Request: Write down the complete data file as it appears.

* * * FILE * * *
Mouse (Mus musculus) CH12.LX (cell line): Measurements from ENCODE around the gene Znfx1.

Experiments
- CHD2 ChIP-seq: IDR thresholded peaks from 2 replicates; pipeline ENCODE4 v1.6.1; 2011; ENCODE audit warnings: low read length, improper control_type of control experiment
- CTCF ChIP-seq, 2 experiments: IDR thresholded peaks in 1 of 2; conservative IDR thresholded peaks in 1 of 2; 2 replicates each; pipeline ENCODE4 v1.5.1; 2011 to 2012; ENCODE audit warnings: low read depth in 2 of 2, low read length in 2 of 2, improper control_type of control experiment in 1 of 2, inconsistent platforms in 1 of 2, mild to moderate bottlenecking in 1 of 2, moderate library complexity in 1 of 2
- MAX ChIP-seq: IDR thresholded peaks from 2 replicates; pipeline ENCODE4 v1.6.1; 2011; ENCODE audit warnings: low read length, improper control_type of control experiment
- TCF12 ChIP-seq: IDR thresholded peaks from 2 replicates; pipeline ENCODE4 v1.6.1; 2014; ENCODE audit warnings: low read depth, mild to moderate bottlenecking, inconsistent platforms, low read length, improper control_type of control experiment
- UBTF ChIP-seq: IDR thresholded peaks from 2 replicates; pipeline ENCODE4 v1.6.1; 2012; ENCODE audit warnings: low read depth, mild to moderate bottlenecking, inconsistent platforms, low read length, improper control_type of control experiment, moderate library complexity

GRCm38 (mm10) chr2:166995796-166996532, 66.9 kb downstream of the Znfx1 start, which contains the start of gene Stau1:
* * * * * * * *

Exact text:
Mouse (Mus musculus) CH12.LX (cell line): Measurements from ENCODE around the gene Znfx1.

Experiments
- CHD2 ChIP-seq: IDR thresholded peaks from 2 replicates; pipeline ENCODE4 v1.6.1; 2011; ENCODE audit warnings: low read length, improper control_type of control experiment
- CTCF ChIP-seq, 2 experiments: IDR thresholded peaks in 1 of 2; conservative IDR thresholded peaks in 1 of 2; 2 replicates each; pipeline ENCODE4 v1.5.1; 2011 to 2012; ENCODE audit warnings: low read depth in 2 of 2, low read length in 2 of 2, improper control_type of control experiment in 1 of 2, inconsistent platforms in 1 of 2, mild to moderate bottlenecking in 1 of 2, moderate library complexity in 1 of 2
- MAX ChIP-seq: IDR thresholded peaks from 2 replicates; pipeline ENCODE4 v1.6.1; 2011; ENCODE audit warnings: low read length, improper control_type of control experiment
- TCF12 ChIP-seq: IDR thresholded peaks from 2 replicates; pipeline ENCODE4 v1.6.1; 2014; ENCODE audit warnings: low read depth, mild to moderate bottlenecking, inconsistent platforms, low read length, improper control_type of control experiment
- UBTF ChIP-seq: IDR thresholded peaks from 2 replicates; pipeline ENCODE4 v1.6.1; 2012; ENCODE audit warnings: low read depth, mild to moderate bottlenecking, inconsistent platforms, low read length, improper control_type of control experiment, moderate library complexity

GRCm38 (mm10) chr2:166995796-166996532, 66.9 kb downstream of the Znfx1 start, which contains the start of gene Stau1: